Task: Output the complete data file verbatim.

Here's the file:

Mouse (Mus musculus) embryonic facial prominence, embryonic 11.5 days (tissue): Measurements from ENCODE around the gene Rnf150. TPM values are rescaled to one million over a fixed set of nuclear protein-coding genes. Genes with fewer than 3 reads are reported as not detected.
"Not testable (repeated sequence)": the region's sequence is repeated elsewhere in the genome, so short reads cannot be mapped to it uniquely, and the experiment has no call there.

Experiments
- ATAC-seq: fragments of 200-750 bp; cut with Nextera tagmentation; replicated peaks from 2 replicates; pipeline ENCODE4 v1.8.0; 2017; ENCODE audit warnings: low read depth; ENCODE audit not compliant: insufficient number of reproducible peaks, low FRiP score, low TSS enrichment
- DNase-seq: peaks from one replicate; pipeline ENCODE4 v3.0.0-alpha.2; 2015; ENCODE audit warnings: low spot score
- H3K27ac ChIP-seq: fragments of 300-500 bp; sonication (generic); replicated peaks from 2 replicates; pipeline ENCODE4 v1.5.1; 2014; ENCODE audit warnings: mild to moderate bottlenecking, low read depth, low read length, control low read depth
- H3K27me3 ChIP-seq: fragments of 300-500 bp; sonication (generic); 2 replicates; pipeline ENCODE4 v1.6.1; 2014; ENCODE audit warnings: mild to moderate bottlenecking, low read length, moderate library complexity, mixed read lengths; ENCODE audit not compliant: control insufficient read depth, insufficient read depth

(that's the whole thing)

Mouse (Mus musculus) embryonic facial prominence, embryonic 11.5 days (tissue): Measurements from ENCODE around the gene Rnf150. TPM values are rescaled to one million over a fixed set of nuclear protein-coding genes. Genes with fewer than 3 reads are reported as not detected.
"Not testable (repeated sequence)": the region's sequence is repeated elsewhere in the genome, so short reads cannot be mapped to it uniquely, and the experiment has no call there.

Experiments
- ATAC-seq: fragments of 200-750 bp; cut with Nextera tagmentation; replicated peaks from 2 replicates; pipeline ENCODE4 v1.8.0; 2017; ENCODE audit warnings: low read depth; ENCODE audit not compliant: insufficient number of reproducible peaks, low FRiP score, low TSS enrichment
- DNase-seq: peaks from one replicate; pipeline ENCODE4 v3.0.0-alpha.2; 2015; ENCODE audit warnings: low spot score
- H3K27ac ChIP-seq: fragments of 300-500 bp; sonication (generic); replicated peaks from 2 replicates; pipeline ENCODE4 v1.5.1; 2014; ENCODE audit warnings: mild to moderate bottlenecking, low read depth, low read length, control low read depth
- H3K27me3 ChIP-seq: fragments of 300-500 bp; sonication (generic); 2 replicates; pipeline ENCODE4 v1.6.1; 2014; ENCODE audit warnings: mild to moderate bottlenecking, low read length, moderate library complexity, mixed read lengths; ENCODE audit not compliant: control insufficient read depth, insufficient read depth